Summer calls for a cocktail as light and sassy as the skimpy sundress hugging the shape of the hottie sitting on the barstool next to you. What you need is a cocktail with flavors as complex as the floral pattern on that sundress. You need a cocktail made with gin. Yes, gin. It’s like vodka, but with flavor.
Gin is the stuff that Bond drinks. Gin is the stuff that bootleggers surreptitiously made to thumb their nose at the absurdity of Prohibition. Gin is the stuff that has captured the imagination of a whole new wave of craft distillers. Gin is the stuff that is both bold and elegant enough to capture the attention of that lady in the sundress. Fortunately there are new Texas-made gins being introduced just in time for summer. Let’s declare it the “Summer of Gin.”
WITH WATERLOO, OLD IS NEW
The man behind Treaty Oak Distilling, Daniel Barnes, decided to dis till gin two years ago because he wants to make spirits that intrigue him.
“Gin shows off the craft ability of a distiller with playfulness and uniqueness,” Barnes says. “Distillers have the ability to control the flavors and display their personalities. That, and we really like gin.”
Waterloo gin was one of the first modern Texas-made gins when it was released at the end of 2011. It is made with a neutral base spirit made from corn and wheat—sort of like vodka. The base liquor is then put back into a copper pot still to go through another round of distillation, but this time with a stainless-steel basket crammed full of 11 botanicals in the column of the still above the vaporizing pot. The alcohol vapors circulate in botanicals six to eight times, grabbing the intricate flavors of each ingredient.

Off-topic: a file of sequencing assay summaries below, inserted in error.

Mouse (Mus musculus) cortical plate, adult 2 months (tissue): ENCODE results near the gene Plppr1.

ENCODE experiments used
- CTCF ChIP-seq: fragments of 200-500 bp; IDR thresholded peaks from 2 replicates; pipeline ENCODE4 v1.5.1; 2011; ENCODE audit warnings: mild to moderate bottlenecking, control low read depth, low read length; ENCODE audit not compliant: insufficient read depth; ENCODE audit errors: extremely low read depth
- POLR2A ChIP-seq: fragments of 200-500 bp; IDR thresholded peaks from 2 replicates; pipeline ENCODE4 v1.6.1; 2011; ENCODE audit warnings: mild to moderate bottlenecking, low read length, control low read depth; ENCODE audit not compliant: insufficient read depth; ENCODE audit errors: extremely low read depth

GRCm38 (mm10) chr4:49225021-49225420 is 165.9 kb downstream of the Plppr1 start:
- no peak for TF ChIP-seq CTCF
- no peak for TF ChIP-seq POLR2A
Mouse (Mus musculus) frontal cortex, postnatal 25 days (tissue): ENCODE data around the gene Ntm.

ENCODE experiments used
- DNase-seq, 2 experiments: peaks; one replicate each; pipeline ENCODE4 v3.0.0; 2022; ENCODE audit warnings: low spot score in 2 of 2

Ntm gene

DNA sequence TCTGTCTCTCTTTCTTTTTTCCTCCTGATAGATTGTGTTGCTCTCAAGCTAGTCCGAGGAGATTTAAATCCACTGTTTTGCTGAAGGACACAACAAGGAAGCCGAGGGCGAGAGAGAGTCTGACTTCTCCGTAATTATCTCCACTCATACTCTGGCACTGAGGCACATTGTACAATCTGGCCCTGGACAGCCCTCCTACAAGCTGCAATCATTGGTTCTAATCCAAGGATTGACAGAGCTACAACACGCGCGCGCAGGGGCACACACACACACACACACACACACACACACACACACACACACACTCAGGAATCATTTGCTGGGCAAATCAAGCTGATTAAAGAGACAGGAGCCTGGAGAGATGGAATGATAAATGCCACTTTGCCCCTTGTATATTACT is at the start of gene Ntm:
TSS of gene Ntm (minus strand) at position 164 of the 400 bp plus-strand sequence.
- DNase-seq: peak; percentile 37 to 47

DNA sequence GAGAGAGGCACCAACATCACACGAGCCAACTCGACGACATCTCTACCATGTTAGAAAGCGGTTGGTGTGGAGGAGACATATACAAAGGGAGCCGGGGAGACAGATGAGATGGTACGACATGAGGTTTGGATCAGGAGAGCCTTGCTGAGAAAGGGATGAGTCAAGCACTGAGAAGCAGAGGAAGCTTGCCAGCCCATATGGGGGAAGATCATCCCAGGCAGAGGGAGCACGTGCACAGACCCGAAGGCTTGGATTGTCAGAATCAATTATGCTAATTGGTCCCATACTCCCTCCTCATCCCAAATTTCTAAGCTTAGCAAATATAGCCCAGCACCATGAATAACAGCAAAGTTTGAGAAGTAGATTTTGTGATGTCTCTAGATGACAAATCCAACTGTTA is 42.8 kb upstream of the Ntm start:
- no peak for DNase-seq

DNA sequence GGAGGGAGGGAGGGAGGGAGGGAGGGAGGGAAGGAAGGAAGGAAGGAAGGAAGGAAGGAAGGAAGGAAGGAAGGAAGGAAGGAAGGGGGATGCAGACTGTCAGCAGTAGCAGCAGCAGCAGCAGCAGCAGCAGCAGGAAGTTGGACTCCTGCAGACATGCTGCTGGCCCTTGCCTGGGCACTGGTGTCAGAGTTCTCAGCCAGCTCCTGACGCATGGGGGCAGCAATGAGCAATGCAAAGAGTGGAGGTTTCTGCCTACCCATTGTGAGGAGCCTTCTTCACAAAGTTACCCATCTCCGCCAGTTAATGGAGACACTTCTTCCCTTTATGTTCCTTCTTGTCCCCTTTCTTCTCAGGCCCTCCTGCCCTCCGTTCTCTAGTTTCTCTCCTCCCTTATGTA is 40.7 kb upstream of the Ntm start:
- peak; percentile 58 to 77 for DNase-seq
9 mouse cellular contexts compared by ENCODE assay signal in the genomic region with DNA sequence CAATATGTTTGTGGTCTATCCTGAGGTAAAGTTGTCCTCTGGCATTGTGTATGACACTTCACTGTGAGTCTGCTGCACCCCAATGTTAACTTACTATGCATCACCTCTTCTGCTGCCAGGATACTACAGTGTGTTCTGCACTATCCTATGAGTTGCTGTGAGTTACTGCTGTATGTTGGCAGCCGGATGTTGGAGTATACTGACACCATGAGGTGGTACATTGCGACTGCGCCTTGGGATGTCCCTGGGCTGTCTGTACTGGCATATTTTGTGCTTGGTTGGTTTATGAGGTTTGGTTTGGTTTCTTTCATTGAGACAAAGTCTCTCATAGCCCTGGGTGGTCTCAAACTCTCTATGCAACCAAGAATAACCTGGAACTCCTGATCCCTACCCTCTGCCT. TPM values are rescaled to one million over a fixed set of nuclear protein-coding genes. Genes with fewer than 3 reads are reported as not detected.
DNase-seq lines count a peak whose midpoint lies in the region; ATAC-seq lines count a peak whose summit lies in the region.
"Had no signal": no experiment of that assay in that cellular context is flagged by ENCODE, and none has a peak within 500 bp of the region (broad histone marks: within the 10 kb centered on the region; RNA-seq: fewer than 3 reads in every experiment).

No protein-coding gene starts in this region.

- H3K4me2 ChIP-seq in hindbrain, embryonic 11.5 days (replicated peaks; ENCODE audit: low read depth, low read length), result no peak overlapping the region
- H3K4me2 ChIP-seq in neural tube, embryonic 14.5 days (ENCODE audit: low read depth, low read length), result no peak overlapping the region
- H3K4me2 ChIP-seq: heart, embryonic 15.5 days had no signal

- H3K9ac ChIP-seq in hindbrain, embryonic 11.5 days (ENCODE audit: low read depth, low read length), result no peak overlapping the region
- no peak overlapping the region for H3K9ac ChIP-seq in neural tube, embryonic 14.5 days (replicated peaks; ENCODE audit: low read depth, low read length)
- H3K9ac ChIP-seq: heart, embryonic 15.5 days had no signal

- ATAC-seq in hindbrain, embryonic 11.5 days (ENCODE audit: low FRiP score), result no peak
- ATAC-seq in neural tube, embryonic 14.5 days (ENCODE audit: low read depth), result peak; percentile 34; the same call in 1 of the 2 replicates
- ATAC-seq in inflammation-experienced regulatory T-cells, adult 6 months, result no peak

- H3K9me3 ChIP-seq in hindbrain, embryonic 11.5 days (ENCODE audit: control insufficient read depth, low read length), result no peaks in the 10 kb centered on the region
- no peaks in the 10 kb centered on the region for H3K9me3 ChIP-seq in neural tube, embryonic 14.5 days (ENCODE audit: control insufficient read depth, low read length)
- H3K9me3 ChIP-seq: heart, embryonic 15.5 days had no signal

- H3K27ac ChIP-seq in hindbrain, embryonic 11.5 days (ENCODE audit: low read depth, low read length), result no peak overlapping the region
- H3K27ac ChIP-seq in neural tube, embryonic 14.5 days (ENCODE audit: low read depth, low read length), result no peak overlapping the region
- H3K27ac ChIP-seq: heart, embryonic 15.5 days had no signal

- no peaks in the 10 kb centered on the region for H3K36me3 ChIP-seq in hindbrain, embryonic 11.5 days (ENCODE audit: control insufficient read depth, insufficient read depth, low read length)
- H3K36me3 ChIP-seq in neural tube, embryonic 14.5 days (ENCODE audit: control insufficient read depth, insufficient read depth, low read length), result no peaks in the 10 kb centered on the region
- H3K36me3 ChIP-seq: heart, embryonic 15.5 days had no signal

Barnes and his head distiller, Chris Lamb, experimented with almost 50 different recipes before they found the exact flavor profile they liked. Waterloo is made with a mix of Texas-grown botanicals such as lavender, rosemary, pecans, citrus from the Rio Grande Valley grapefruit, lemon, and orange zest along with juniper, coriander, ginger root, licorice root and anise. That mix of botanicals gives Waterloo the up-front juniper punch of a traditional London Dry style with a little Texas on the palate.
The very name, Waterloo, ties London and Austin together. After that smack of juniper it eases into a long lick of honey from the lavender, piney bitterness, nutshell and mischievous citrus. Some people compare it to Hendrix in style, but with less citrus and cucumber. The folks at Treaty Oak have a fantastic treat up their sleeve: aged gin. The Waterloo Antique series will be available in July. While barrel-aged gins have been a hot trend with some craft distillers, this will be the first one made in Texas.
Barnes had a gleam in his eye when he Daniel Barnes, of Treaty Oak Distilling described Antique while showing me around the barrel room.
“What happens when you give a bold gin a full year in a first-use heavy-charred barrel?” he asks me. “It gets rich whisky notes of cinnamon, clove, anise flavors. The juniper and floral still come through, but it has a nice round, caramelly finish. We are bottling it at 94 proof, so it has heft but is approachable straight out of the bottle. It also makes an amazing old-fashioned with quality orange and grapefruit bitters.”
Moonshine makes a fantastic cocktail to highlight the classic flavors of the un-aged Waterloo gin, which is the namesake of the original structure, the Waterloo Compound. Waterloo Gin is sold for around $25 a bottle in retail shops in Louisiana, Oklahoma, Illinois and Texas. It will soon be available in New York and California. It’s also poured in bars and restaurants around Austin, including Lucy’s Fried Chicken, Moonshine, the Four Seasons, Jack Allen’s Kitchen, Bartlett’s and Hopdoddy.
THE GENIUS BEHIND THE GIN